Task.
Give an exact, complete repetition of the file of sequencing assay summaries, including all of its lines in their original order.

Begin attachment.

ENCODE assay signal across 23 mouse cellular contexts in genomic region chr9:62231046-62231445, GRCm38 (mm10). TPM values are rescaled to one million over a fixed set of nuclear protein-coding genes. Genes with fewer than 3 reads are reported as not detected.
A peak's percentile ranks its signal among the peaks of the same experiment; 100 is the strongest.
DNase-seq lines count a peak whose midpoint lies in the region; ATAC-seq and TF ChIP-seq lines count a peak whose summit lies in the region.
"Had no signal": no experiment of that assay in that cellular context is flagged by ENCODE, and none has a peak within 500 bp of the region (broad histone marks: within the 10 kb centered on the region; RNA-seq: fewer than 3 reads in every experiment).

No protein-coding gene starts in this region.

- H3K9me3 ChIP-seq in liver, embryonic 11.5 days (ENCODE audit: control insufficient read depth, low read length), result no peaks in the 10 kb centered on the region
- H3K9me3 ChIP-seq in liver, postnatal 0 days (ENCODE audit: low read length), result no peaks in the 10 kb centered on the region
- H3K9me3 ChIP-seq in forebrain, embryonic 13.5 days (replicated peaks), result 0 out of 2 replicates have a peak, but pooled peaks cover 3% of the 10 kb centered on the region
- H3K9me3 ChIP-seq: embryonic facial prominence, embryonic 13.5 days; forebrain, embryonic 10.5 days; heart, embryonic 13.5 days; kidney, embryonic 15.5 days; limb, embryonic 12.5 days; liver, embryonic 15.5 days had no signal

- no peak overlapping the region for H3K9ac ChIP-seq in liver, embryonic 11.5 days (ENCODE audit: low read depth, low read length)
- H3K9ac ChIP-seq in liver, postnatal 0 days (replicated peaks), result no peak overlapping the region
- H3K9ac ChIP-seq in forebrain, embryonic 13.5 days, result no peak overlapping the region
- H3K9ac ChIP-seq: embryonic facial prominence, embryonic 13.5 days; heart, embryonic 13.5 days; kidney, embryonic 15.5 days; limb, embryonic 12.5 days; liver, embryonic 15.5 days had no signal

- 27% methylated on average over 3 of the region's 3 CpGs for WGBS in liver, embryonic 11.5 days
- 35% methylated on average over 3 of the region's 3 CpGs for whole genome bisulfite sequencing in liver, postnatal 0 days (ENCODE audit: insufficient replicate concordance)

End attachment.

ENCODE assay signal across 23 mouse cellular contexts in genomic region chr9:62231046-62231445, GRCm38 (mm10). TPM values are rescaled to one million over a fixed set of nuclear protein-coding genes. Genes with fewer than 3 reads are reported as not detected.
A peak's percentile ranks its signal among the peaks of the same experiment; 100 is the strongest.
DNase-seq lines count a peak whose midpoint lies in the region; ATAC-seq and TF ChIP-seq lines count a peak whose summit lies in the region.
"Had no signal": no experiment of that assay in that cellular context is flagged by ENCODE, and none has a peak within 500 bp of the region (broad histone marks: within the 10 kb centered on the region; RNA-seq: fewer than 3 reads in every experiment).

No protein-coding gene starts in this region.

- H3K9me3 ChIP-seq in liver, embryonic 11.5 days (ENCODE audit: control insufficient read depth, low read length), result no peaks in the 10 kb centered on the region
- H3K9me3 ChIP-seq in liver, postnatal 0 days (ENCODE audit: low read length), result no peaks in the 10 kb centered on the region
- H3K9me3 ChIP-seq in forebrain, embryonic 13.5 days (replicated peaks), result 0 out of 2 replicates have a peak, but pooled peaks cover 3% of the 10 kb centered on the region
- H3K9me3 ChIP-seq: embryonic facial prominence, embryonic 13.5 days; forebrain, embryonic 10.5 days; heart, embryonic 13.5 days; kidney, embryonic 15.5 days; limb, embryonic 12.5 days; liver, embryonic 15.5 days had no signal

- no peak overlapping the region for H3K9ac ChIP-seq in liver, embryonic 11.5 days (ENCODE audit: low read depth, low read length)
- H3K9ac ChIP-seq in liver, postnatal 0 days (replicated peaks), result no peak overlapping the region
- H3K9ac ChIP-seq in forebrain, embryonic 13.5 days, result no peak overlapping the region
- H3K9ac ChIP-seq: embryonic facial prominence, embryonic 13.5 days; heart, embryonic 13.5 days; kidney, embryonic 15.5 days; limb, embryonic 12.5 days; liver, embryonic 15.5 days had no signal

- 27% methylated on average over 3 of the region's 3 CpGs for WGBS in liver, embryonic 11.5 days
- 35% methylated on average over 3 of the region's 3 CpGs for whole genome bisulfite sequencing in liver, postnatal 0 days (ENCODE audit: insufficient replicate concordance)